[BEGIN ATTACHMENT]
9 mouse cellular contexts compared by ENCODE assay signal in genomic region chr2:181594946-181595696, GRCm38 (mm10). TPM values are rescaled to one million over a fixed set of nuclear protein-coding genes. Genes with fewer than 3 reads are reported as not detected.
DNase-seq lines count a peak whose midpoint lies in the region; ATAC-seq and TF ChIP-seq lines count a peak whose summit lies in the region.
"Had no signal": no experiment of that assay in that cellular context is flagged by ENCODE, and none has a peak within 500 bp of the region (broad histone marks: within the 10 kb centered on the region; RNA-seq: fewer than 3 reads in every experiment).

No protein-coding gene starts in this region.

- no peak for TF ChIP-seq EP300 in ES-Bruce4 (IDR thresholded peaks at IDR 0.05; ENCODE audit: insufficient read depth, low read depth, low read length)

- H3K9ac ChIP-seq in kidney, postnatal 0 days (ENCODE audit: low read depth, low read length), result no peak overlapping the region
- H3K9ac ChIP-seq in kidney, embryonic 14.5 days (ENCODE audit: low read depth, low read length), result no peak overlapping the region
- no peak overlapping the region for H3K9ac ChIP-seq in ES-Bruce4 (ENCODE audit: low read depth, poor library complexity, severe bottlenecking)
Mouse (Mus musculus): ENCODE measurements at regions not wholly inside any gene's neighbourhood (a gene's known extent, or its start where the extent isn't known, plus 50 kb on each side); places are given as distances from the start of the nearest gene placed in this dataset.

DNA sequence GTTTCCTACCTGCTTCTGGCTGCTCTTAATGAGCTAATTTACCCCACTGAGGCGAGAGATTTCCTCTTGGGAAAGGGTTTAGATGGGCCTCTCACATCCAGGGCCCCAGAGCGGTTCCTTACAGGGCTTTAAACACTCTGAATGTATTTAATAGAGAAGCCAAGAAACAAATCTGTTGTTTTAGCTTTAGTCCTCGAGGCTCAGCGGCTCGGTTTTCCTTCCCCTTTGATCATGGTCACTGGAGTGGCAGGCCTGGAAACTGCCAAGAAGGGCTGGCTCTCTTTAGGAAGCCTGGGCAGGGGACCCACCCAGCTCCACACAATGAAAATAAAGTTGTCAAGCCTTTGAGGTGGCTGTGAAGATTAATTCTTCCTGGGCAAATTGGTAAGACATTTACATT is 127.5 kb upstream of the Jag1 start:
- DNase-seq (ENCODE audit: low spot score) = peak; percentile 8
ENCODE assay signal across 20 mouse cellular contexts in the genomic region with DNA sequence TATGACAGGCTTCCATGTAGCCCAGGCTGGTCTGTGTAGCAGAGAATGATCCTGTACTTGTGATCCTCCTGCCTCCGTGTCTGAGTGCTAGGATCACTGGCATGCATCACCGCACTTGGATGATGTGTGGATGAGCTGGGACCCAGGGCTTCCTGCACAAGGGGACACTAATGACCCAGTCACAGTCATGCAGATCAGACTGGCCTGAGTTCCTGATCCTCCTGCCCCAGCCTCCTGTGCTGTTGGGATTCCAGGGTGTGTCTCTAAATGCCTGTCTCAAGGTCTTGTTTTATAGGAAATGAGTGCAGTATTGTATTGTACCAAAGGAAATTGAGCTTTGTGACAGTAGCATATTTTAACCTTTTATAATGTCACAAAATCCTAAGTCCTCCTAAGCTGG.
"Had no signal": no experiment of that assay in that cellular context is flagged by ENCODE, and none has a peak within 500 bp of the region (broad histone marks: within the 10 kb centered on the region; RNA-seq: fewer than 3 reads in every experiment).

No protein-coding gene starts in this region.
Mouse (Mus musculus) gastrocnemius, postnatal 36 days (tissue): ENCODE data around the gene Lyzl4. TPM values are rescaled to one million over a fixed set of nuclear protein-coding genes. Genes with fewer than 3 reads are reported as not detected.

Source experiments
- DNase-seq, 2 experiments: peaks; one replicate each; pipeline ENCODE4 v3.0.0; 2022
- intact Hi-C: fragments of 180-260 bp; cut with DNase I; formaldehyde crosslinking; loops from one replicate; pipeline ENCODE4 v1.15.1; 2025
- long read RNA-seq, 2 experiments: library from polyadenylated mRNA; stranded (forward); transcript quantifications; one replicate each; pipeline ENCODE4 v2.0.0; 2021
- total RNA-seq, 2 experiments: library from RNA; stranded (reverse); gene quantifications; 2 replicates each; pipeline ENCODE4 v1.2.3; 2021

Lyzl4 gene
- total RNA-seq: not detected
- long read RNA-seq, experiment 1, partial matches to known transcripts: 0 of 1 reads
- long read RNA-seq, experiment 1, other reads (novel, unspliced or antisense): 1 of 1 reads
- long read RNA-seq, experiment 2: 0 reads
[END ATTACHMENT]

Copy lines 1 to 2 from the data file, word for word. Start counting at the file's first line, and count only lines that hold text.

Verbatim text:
9 mouse cellular contexts compared by ENCODE assay signal in genomic region chr2:181594946-181595696, GRCm38 (mm10). TPM values are rescaled to one million over a fixed set of nuclear protein-coding genes. Genes with fewer than 3 reads are reported as not detected.
DNase-seq lines count a peak whose midpoint lies in the region; ATAC-seq and TF ChIP-seq lines count a peak whose summit lies in the region.